Brian Lecomber aerobatic pilot and writer
Special feature

A dream that feels all too real…

Brian lands himself in court – the celestial kind – where guilt is established and the Angel Gabriel turns out to be somewhat surprising. But, he wakens just as his fate is decided…

Back in 2013 Brian Lecomber wrote his last column for FLYER. He passed away in September 2015, leaving the world poorer for his absence, but richer for the memories and writing he left behind. Brian spent many years on the circuit as a very accomplished member of the Rothmans aerobatic team, and of his own Firebird Aerobatic team.

In addition to his novels, Brian wrote about motoring and, of course, aviation. We’re reformatting his previous FLYER columns, this appeared in FLYER in December 2013.


Well, the Pearly Gates certainly lived up to expectations. And then some. You fly straight at these Fort Knox gates only to have them slam open just before impact, wide enough for an Extra to fly through them to the great long runway which stretches ahead.

Good trick, that.

The Terminal, by contrast, is not so hot. Long crocodile queues and revolving turnpike barriers a bit like the ones at a London station when you want to go to the gents. Somehow didn’t expect that here. The only real surprise is the floor surface, which is a sort of indistinct white vapour like the top of a cloud. After standing in the queue for an hour I decide to sit on the floor. I go so to sit – and the floor rises to meet me, forming a comfortable armchair.

The Angels are a surprise, too. I’d always thought of them as beautiful nymphets. Some are – but others are fat, ugly, very obviously male, and fly (and especially land) with the grace of an elephant falling out of a tree.

Eventually I reach the window. Behind the glass sits an angel with an amazingly crinkled face. A sign says Recording Angel.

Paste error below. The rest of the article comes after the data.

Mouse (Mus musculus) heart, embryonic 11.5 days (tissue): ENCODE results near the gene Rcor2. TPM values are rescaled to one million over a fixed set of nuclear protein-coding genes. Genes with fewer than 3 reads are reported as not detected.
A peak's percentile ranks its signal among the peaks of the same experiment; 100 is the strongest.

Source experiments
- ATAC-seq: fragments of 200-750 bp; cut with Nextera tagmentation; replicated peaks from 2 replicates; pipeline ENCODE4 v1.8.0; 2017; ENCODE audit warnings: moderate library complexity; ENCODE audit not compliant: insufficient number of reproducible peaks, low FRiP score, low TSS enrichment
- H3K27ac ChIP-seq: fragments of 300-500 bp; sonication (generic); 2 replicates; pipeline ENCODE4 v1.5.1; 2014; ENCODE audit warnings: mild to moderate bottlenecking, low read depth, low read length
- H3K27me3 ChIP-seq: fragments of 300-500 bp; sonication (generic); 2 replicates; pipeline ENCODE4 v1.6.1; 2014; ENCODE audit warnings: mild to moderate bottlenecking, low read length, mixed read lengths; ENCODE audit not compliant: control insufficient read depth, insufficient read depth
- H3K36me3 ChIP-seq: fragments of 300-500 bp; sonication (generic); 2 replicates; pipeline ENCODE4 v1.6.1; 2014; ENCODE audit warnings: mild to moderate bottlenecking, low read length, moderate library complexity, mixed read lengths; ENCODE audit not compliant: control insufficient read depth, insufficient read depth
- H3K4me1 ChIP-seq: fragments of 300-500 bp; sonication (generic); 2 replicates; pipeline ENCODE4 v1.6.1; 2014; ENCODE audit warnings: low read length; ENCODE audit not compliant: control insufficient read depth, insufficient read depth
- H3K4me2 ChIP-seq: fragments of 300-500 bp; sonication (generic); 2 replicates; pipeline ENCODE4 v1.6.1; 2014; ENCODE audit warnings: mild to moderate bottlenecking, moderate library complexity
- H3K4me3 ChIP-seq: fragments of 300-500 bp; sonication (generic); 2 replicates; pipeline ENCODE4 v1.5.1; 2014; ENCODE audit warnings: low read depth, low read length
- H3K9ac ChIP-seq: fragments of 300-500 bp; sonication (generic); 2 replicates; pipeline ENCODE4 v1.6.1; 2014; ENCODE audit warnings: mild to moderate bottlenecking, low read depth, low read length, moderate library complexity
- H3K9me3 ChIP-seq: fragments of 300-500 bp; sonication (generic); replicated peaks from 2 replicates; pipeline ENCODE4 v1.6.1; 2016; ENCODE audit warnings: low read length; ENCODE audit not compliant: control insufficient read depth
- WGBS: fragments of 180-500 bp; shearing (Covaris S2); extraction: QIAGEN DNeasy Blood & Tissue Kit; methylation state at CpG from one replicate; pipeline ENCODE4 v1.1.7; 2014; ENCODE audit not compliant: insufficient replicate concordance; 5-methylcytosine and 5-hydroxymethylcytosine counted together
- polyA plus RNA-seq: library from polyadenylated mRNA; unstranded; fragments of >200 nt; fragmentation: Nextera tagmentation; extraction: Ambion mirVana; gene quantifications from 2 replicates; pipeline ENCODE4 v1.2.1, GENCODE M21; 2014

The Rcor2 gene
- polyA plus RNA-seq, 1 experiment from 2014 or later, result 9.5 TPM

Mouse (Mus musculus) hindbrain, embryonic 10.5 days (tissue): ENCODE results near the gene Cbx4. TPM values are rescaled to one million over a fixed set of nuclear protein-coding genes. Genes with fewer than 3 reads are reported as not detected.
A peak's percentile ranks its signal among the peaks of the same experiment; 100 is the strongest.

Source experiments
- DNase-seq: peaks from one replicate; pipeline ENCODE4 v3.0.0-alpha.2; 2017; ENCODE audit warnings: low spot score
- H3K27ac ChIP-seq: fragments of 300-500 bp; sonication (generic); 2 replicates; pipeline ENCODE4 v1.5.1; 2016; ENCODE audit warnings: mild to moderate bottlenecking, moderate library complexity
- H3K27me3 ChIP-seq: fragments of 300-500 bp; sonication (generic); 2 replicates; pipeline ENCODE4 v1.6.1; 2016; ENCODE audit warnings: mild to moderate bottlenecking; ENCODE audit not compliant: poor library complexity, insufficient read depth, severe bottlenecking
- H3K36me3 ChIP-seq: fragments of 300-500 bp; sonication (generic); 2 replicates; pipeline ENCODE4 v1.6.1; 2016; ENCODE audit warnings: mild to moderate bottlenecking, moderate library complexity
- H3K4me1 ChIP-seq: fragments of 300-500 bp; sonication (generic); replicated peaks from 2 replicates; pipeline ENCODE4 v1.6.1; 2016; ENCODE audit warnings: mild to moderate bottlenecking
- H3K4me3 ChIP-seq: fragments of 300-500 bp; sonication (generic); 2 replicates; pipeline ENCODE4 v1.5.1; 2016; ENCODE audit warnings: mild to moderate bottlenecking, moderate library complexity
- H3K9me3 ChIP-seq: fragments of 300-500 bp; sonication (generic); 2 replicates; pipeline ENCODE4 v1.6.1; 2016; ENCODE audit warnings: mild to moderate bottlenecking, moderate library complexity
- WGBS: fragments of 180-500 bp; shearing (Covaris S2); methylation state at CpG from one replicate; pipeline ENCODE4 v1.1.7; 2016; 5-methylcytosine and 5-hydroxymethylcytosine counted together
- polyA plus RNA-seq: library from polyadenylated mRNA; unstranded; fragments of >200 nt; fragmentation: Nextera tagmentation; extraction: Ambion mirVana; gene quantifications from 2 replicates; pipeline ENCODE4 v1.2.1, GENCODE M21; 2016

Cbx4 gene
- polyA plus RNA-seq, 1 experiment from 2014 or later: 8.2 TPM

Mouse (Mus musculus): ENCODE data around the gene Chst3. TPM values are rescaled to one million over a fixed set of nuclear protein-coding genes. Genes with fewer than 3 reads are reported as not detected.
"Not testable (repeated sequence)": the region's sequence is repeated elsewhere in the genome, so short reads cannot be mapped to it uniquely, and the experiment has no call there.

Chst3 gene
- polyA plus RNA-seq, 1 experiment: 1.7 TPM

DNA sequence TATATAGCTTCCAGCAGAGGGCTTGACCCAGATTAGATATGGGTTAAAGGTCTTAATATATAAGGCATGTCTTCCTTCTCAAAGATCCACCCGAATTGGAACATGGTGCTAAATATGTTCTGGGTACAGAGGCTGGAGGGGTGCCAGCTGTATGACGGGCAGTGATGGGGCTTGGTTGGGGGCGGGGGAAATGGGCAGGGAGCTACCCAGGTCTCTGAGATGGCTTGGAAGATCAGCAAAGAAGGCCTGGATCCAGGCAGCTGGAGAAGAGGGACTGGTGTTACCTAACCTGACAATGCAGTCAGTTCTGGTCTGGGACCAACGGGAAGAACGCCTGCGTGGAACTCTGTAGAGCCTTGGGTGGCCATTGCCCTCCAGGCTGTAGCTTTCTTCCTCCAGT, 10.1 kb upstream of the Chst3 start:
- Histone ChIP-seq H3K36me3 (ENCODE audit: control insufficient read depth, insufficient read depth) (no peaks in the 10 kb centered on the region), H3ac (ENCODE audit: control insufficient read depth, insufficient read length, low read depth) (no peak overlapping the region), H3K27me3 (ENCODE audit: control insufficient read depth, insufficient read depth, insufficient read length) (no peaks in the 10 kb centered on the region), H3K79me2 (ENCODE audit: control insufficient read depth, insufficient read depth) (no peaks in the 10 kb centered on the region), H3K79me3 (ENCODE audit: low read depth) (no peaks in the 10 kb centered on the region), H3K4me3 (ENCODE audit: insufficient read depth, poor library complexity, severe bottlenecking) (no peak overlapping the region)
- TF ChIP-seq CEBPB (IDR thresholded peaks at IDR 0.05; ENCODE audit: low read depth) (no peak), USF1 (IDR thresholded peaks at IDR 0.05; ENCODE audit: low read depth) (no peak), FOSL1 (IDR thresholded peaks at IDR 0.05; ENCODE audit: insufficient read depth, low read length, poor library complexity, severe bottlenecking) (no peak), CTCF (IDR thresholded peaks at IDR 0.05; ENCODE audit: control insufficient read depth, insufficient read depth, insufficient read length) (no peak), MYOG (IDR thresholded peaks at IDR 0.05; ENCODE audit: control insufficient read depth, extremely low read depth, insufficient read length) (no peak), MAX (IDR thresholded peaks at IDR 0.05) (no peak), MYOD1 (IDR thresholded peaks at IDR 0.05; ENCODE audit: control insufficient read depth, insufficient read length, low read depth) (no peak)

“Watcha name, buster? An’ date an’ place o’ boith?” The accent is pure New York Bronx, which for some reason astonishes me. When I reply he astonishes me again by tapping on a keyboard and staring at a computer screen in front of him, pursing his lips.

“You’ve gone computerised here, have you?” Inane question, but I feel the need to say something.

“Hadta. Too many folk comin’ tro’ here now to be hikin’ them heavy life-books aroun’ alla time. Two clicks an’ I got your life-book up right on this here screen. Now quiet please while I go tro’ it.”

He is a fast reader. Within a minute he raises his eyes to mine.

“Hokay. Now ya know who I am?”

“Well, the Recording Angel…”

“Yeh. Says so right here, don’t it.” He taps the sign. “Now my job is foist screening, unnerstan’? I gotta decide whether to send you up there…” one wing points upwards, “…or down there,” the other wing points downwards. “On’y sometimes I cain’t decide, ‘cos it’s kinda borderline. You’re one o’ them times. So I’m sending ya to CC.”

“Er… CC?”

“Celestial Court. Brown door onna left there.” He produces a huge Havana cigar and takes a luxurious puff. “An’ don’ smoke in dere. Gabby don’t like it…”

I pass through the brown door.

The courtroom is huge. Down one side are six angels reclining on the clouds – and all with what look like laptop computers. At the end of the room is a vast desk with a name-plate on it saying ANG. GABRIEL. Behind the desk Angel Gabriel is another surprise, she being female, huge and black as midnight. She gives one lazy flap of wings the size of a DC3, presumably to open the proceedings.

“You are Brian Lecomber, is that correct?” Her voice is deep, gravely and melodious.

“Er, yes.”

“You are brought before us to answer for various sins in your flying life. These include negligence, dangerous operating habits, arrogance and manslaughter. This is your jury,” – a wave at the angels – “and I will ask you questions. We all have your life-book on our screens.”

I respond intelligently, “Ah – er…”